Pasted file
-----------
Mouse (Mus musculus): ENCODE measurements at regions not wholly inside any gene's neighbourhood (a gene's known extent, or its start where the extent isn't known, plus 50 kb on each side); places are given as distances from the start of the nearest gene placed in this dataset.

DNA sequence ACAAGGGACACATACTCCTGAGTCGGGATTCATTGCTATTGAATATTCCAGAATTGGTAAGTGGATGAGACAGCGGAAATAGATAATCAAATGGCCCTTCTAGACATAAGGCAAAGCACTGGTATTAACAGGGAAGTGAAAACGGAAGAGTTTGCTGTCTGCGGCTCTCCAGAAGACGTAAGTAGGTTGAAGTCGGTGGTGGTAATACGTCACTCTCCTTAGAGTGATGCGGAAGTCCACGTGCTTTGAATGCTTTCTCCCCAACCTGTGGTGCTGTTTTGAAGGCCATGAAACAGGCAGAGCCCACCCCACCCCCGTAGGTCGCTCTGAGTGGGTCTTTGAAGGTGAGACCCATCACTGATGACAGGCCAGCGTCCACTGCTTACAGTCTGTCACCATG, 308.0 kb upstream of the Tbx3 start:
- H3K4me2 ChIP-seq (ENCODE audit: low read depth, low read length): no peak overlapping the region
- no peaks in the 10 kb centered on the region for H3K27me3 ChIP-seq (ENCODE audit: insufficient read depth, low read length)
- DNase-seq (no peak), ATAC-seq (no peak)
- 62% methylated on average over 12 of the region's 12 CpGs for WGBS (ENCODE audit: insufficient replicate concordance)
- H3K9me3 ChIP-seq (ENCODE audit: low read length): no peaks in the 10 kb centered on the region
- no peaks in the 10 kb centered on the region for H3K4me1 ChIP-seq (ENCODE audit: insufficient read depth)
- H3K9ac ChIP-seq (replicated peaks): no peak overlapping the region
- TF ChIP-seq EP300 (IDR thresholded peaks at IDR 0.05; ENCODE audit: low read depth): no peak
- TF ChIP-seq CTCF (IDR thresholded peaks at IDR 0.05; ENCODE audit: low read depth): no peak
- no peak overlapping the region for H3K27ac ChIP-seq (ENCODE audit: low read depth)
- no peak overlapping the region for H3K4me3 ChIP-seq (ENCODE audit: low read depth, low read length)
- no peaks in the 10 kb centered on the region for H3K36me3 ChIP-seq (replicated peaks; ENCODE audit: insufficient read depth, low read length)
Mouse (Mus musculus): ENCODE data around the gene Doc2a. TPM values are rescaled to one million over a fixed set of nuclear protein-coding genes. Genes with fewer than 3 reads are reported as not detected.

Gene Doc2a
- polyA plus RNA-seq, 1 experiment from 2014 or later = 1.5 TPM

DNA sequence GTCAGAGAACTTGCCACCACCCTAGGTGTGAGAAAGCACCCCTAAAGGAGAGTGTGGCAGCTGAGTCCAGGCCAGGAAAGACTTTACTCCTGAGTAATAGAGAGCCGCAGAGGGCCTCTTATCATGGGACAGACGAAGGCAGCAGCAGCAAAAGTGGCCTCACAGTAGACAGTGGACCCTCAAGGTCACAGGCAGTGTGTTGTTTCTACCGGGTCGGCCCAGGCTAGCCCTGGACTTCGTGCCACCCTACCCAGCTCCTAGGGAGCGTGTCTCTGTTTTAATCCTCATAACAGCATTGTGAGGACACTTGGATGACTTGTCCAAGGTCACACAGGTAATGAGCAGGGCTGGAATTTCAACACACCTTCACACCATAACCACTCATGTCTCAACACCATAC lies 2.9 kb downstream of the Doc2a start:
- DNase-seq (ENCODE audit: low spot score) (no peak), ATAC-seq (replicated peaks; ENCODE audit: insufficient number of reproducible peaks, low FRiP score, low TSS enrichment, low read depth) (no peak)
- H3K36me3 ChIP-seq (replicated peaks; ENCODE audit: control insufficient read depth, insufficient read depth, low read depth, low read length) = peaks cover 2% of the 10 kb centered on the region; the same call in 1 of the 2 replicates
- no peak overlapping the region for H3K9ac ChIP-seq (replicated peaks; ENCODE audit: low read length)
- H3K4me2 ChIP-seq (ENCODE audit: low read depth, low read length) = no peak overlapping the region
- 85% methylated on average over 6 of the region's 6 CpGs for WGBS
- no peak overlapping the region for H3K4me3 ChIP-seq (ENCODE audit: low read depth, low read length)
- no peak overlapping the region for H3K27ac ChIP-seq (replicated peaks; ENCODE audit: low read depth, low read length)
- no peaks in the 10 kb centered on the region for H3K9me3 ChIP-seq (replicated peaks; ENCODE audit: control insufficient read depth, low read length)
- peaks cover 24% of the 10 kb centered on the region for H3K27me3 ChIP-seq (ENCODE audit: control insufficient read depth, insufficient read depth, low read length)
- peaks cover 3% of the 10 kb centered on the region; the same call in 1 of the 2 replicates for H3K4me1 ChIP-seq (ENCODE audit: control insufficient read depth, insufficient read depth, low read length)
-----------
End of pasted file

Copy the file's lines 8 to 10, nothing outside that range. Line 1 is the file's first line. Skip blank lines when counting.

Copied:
- no peaks in the 10 kb centered on the region for H3K4me1 ChIP-seq (ENCODE audit: insufficient read depth)
- H3K9ac ChIP-seq (replicated peaks): no peak overlapping the region
- TF ChIP-seq EP300 (IDR thresholded peaks at IDR 0.05; ENCODE audit: low read depth): no peak